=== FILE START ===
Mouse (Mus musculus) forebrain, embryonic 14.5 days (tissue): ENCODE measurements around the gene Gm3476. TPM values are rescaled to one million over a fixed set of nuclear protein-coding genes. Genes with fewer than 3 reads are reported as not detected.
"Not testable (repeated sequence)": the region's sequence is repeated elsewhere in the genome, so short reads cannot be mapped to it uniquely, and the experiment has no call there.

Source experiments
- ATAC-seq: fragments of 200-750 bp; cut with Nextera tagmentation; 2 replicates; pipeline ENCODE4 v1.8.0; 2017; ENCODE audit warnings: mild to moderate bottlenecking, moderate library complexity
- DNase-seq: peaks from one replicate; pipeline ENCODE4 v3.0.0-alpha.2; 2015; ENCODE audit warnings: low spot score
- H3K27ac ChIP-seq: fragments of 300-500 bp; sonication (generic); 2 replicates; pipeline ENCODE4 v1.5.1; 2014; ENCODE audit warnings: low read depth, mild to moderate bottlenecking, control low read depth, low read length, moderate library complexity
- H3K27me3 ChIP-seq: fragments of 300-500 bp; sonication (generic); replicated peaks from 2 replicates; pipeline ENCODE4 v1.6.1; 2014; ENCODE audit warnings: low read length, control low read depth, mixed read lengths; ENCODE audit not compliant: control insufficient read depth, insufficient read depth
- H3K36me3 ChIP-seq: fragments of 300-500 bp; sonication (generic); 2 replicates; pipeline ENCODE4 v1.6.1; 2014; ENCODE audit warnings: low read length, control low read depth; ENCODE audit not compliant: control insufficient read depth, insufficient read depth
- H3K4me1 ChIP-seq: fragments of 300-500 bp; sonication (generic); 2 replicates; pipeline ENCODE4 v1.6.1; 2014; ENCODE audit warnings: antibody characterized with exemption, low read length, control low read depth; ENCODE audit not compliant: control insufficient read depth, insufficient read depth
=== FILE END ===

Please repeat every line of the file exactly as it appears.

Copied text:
Mouse (Mus musculus) forebrain, embryonic 14.5 days (tissue): ENCODE measurements around the gene Gm3476. TPM values are rescaled to one million over a fixed set of nuclear protein-coding genes. Genes with fewer than 3 reads are reported as not detected.
"Not testable (repeated sequence)": the region's sequence is repeated elsewhere in the genome, so short reads cannot be mapped to it uniquely, and the experiment has no call there.

Source experiments
- ATAC-seq: fragments of 200-750 bp; cut with Nextera tagmentation; 2 replicates; pipeline ENCODE4 v1.8.0; 2017; ENCODE audit warnings: mild to moderate bottlenecking, moderate library complexity
- DNase-seq: peaks from one replicate; pipeline ENCODE4 v3.0.0-alpha.2; 2015; ENCODE audit warnings: low spot score
- H3K27ac ChIP-seq: fragments of 300-500 bp; sonication (generic); 2 replicates; pipeline ENCODE4 v1.5.1; 2014; ENCODE audit warnings: low read depth, mild to moderate bottlenecking, control low read depth, low read length, moderate library complexity
- H3K27me3 ChIP-seq: fragments of 300-500 bp; sonication (generic); replicated peaks from 2 replicates; pipeline ENCODE4 v1.6.1; 2014; ENCODE audit warnings: low read length, control low read depth, mixed read lengths; ENCODE audit not compliant: control insufficient read depth, insufficient read depth
- H3K36me3 ChIP-seq: fragments of 300-500 bp; sonication (generic); 2 replicates; pipeline ENCODE4 v1.6.1; 2014; ENCODE audit warnings: low read length, control low read depth; ENCODE audit not compliant: control insufficient read depth, insufficient read depth
- H3K4me1 ChIP-seq: fragments of 300-500 bp; sonication (generic); 2 replicates; pipeline ENCODE4 v1.6.1; 2014; ENCODE audit warnings: antibody characterized with exemption, low read length, control low read depth; ENCODE audit not compliant: control insufficient read depth, insufficient read depth